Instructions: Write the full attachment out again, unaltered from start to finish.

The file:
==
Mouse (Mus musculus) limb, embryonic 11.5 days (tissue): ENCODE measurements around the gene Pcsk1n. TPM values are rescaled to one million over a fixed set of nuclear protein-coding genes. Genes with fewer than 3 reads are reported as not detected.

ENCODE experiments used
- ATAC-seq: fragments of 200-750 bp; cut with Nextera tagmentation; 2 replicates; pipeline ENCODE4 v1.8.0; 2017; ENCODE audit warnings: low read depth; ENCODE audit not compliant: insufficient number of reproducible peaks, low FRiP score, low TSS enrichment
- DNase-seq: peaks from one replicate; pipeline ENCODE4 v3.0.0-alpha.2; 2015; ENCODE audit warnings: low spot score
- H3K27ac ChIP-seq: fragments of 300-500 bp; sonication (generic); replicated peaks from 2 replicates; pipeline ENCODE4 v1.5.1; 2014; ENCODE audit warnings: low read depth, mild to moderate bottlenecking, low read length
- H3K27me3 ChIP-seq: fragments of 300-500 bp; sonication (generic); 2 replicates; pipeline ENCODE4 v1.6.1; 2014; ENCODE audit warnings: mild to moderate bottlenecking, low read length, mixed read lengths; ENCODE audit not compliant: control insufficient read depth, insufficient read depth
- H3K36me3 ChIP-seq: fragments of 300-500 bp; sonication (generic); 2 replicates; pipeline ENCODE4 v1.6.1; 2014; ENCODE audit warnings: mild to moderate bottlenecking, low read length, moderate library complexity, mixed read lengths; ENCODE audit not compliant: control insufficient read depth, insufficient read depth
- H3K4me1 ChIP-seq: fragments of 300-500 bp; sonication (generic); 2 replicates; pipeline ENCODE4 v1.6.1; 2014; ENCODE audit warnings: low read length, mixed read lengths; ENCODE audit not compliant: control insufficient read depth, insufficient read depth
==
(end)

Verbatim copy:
Mouse (Mus musculus) limb, embryonic 11.5 days (tissue): ENCODE measurements around the gene Pcsk1n. TPM values are rescaled to one million over a fixed set of nuclear protein-coding genes. Genes with fewer than 3 reads are reported as not detected.

ENCODE experiments used
- ATAC-seq: fragments of 200-750 bp; cut with Nextera tagmentation; 2 replicates; pipeline ENCODE4 v1.8.0; 2017; ENCODE audit warnings: low read depth; ENCODE audit not compliant: insufficient number of reproducible peaks, low FRiP score, low TSS enrichment
- DNase-seq: peaks from one replicate; pipeline ENCODE4 v3.0.0-alpha.2; 2015; ENCODE audit warnings: low spot score
- H3K27ac ChIP-seq: fragments of 300-500 bp; sonication (generic); replicated peaks from 2 replicates; pipeline ENCODE4 v1.5.1; 2014; ENCODE audit warnings: low read depth, mild to moderate bottlenecking, low read length
- H3K27me3 ChIP-seq: fragments of 300-500 bp; sonication (generic); 2 replicates; pipeline ENCODE4 v1.6.1; 2014; ENCODE audit warnings: mild to moderate bottlenecking, low read length, mixed read lengths; ENCODE audit not compliant: control insufficient read depth, insufficient read depth
- H3K36me3 ChIP-seq: fragments of 300-500 bp; sonication (generic); 2 replicates; pipeline ENCODE4 v1.6.1; 2014; ENCODE audit warnings: mild to moderate bottlenecking, low read length, moderate library complexity, mixed read lengths; ENCODE audit not compliant: control insufficient read depth, insufficient read depth
- H3K4me1 ChIP-seq: fragments of 300-500 bp; sonication (generic); 2 replicates; pipeline ENCODE4 v1.6.1; 2014; ENCODE audit warnings: low read length, mixed read lengths; ENCODE audit not compliant: control insufficient read depth, insufficient read depth